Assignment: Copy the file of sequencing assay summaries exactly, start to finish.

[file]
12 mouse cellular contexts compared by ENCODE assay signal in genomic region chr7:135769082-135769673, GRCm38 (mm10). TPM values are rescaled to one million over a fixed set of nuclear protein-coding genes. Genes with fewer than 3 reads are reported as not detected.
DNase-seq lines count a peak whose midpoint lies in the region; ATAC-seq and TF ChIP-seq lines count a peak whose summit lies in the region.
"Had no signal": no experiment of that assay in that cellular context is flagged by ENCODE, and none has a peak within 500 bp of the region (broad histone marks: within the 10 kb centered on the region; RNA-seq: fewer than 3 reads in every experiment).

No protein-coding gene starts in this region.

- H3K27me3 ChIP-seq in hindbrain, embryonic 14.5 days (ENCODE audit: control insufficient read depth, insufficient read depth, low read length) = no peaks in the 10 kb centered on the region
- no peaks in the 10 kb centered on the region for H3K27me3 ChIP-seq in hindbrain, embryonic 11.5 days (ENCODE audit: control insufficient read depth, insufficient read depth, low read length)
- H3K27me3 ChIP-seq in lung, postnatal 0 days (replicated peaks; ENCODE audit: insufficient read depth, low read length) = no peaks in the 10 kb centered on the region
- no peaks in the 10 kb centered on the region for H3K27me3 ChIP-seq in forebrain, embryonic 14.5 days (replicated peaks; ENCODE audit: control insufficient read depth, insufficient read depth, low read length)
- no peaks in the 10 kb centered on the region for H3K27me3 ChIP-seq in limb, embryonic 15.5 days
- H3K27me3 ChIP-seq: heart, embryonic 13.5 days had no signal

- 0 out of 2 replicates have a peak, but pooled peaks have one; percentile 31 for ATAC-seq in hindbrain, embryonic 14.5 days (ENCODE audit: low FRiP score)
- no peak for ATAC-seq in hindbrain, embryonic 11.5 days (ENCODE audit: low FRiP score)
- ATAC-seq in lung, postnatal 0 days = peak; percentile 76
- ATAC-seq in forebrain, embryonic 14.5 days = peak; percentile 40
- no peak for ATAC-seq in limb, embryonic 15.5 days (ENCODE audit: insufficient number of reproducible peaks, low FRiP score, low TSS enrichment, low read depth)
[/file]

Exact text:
12 mouse cellular contexts compared by ENCODE assay signal in genomic region chr7:135769082-135769673, GRCm38 (mm10). TPM values are rescaled to one million over a fixed set of nuclear protein-coding genes. Genes with fewer than 3 reads are reported as not detected.
DNase-seq lines count a peak whose midpoint lies in the region; ATAC-seq and TF ChIP-seq lines count a peak whose summit lies in the region.
"Had no signal": no experiment of that assay in that cellular context is flagged by ENCODE, and none has a peak within 500 bp of the region (broad histone marks: within the 10 kb centered on the region; RNA-seq: fewer than 3 reads in every experiment).

No protein-coding gene starts in this region.

- H3K27me3 ChIP-seq in hindbrain, embryonic 14.5 days (ENCODE audit: control insufficient read depth, insufficient read depth, low read length) = no peaks in the 10 kb centered on the region
- no peaks in the 10 kb centered on the region for H3K27me3 ChIP-seq in hindbrain, embryonic 11.5 days (ENCODE audit: control insufficient read depth, insufficient read depth, low read length)
- H3K27me3 ChIP-seq in lung, postnatal 0 days (replicated peaks; ENCODE audit: insufficient read depth, low read length) = no peaks in the 10 kb centered on the region
- no peaks in the 10 kb centered on the region for H3K27me3 ChIP-seq in forebrain, embryonic 14.5 days (replicated peaks; ENCODE audit: control insufficient read depth, insufficient read depth, low read length)
- no peaks in the 10 kb centered on the region for H3K27me3 ChIP-seq in limb, embryonic 15.5 days
- H3K27me3 ChIP-seq: heart, embryonic 13.5 days had no signal

- 0 out of 2 replicates have a peak, but pooled peaks have one; percentile 31 for ATAC-seq in hindbrain, embryonic 14.5 days (ENCODE audit: low FRiP score)
- no peak for ATAC-seq in hindbrain, embryonic 11.5 days (ENCODE audit: low FRiP score)
- ATAC-seq in lung, postnatal 0 days = peak; percentile 76
- ATAC-seq in forebrain, embryonic 14.5 days = peak; percentile 40
- no peak for ATAC-seq in limb, embryonic 15.5 days (ENCODE audit: insufficient number of reproducible peaks, low FRiP score, low TSS enrichment, low read depth)